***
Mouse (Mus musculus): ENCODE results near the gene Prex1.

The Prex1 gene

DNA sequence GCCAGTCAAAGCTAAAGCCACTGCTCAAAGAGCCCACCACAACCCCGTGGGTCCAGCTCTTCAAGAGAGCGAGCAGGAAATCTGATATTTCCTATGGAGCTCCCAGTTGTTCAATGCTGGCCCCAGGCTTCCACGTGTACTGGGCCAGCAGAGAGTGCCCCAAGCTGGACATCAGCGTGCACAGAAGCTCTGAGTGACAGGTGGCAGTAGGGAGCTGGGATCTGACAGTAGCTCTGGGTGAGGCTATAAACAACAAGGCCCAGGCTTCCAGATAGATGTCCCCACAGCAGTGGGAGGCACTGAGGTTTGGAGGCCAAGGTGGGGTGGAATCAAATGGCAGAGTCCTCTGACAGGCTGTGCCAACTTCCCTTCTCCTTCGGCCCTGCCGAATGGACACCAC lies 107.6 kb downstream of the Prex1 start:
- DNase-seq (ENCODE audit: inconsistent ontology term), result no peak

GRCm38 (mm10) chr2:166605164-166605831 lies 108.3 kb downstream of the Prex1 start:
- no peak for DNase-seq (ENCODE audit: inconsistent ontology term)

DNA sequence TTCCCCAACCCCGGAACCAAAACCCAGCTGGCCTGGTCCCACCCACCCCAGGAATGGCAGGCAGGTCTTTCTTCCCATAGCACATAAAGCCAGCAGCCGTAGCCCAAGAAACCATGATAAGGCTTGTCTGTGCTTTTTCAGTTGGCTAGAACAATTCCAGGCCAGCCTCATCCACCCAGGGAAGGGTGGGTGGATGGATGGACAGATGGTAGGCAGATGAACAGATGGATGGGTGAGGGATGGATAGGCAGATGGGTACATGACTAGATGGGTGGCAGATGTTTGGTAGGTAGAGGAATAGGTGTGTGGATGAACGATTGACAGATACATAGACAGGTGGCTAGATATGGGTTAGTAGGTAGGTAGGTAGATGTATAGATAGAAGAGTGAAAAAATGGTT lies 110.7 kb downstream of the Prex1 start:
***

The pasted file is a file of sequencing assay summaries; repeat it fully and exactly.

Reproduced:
Mouse (Mus musculus): ENCODE results near the gene Prex1.

The Prex1 gene

DNA sequence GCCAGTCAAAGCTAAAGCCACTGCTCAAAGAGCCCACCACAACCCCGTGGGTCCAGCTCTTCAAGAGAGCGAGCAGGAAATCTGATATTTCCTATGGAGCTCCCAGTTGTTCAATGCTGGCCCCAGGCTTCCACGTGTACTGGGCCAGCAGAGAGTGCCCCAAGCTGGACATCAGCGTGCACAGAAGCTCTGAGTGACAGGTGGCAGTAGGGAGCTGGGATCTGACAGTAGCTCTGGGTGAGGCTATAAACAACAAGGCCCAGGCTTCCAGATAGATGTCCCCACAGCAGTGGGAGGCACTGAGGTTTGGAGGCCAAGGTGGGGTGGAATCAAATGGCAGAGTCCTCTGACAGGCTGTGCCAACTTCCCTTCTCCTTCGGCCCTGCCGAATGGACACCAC lies 107.6 kb downstream of the Prex1 start:
- DNase-seq (ENCODE audit: inconsistent ontology term), result no peak

GRCm38 (mm10) chr2:166605164-166605831 lies 108.3 kb downstream of the Prex1 start:
- no peak for DNase-seq (ENCODE audit: inconsistent ontology term)

DNA sequence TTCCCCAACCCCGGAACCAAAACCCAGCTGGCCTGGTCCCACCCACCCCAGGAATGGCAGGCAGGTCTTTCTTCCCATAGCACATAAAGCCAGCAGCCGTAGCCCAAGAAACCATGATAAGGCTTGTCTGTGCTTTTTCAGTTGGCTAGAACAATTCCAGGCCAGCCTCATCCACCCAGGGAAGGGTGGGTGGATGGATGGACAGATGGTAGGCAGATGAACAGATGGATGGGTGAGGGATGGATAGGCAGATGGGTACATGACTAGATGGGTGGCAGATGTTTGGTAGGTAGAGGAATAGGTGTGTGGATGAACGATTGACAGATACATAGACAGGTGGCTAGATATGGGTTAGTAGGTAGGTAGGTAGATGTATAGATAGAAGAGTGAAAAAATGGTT lies 110.7 kb downstream of the Prex1 start: